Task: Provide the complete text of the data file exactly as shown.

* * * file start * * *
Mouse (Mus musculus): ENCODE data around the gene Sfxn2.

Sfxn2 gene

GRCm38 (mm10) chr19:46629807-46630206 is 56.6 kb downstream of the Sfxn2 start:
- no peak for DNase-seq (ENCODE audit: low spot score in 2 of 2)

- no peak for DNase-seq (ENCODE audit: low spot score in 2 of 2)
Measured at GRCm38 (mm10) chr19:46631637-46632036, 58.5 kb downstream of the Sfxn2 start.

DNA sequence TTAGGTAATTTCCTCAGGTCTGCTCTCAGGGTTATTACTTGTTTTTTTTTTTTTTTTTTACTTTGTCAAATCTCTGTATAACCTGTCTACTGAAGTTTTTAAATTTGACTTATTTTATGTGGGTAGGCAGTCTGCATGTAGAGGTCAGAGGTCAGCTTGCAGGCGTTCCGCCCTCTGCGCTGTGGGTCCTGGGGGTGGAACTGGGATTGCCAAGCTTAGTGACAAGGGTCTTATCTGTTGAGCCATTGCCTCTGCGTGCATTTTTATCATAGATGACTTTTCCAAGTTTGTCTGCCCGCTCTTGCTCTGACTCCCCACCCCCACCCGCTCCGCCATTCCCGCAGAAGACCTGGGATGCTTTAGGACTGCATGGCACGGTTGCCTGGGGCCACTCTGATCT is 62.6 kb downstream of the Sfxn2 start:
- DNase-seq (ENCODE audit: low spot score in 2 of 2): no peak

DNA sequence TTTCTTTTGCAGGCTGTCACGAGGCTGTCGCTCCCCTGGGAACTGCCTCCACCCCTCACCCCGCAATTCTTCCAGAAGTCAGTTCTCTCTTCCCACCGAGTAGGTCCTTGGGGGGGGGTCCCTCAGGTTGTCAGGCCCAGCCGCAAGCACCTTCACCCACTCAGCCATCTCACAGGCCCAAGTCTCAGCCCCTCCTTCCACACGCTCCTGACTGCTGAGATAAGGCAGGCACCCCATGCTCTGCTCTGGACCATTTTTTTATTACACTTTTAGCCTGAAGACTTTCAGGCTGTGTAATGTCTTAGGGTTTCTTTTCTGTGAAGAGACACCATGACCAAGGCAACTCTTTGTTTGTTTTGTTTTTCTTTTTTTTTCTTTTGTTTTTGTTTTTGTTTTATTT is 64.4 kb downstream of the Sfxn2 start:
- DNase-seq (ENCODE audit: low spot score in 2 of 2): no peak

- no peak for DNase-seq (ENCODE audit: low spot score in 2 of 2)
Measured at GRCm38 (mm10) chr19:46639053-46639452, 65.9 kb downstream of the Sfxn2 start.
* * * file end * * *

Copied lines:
Mouse (Mus musculus): ENCODE data around the gene Sfxn2.

Sfxn2 gene

GRCm38 (mm10) chr19:46629807-46630206 is 56.6 kb downstream of the Sfxn2 start:
- no peak for DNase-seq (ENCODE audit: low spot score in 2 of 2)

- no peak for DNase-seq (ENCODE audit: low spot score in 2 of 2)
Measured at GRCm38 (mm10) chr19:46631637-46632036, 58.5 kb downstream of the Sfxn2 start.

DNA sequence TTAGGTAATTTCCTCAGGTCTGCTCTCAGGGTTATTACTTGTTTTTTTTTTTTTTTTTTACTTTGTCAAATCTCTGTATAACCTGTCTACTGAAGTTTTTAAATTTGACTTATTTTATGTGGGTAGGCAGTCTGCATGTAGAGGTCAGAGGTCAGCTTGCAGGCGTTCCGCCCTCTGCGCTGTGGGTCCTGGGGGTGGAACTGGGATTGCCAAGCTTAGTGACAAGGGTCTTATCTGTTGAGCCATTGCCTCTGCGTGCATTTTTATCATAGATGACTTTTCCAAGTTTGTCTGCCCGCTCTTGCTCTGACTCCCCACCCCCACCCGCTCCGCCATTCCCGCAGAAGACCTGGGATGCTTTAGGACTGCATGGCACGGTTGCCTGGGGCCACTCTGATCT is 62.6 kb downstream of the Sfxn2 start:
- DNase-seq (ENCODE audit: low spot score in 2 of 2): no peak

DNA sequence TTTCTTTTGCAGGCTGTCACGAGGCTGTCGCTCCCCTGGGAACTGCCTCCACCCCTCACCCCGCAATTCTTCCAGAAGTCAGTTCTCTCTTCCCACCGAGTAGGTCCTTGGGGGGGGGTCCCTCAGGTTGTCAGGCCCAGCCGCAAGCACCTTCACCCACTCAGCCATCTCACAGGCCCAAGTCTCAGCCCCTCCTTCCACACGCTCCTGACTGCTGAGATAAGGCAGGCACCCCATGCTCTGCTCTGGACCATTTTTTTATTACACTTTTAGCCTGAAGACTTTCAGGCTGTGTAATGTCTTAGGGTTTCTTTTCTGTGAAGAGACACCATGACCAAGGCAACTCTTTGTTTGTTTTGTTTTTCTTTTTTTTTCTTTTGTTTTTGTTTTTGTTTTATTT is 64.4 kb downstream of the Sfxn2 start:
- DNase-seq (ENCODE audit: low spot score in 2 of 2): no peak

- no peak for DNase-seq (ENCODE audit: low spot score in 2 of 2)
Measured at GRCm38 (mm10) chr19:46639053-46639452, 65.9 kb downstream of the Sfxn2 start.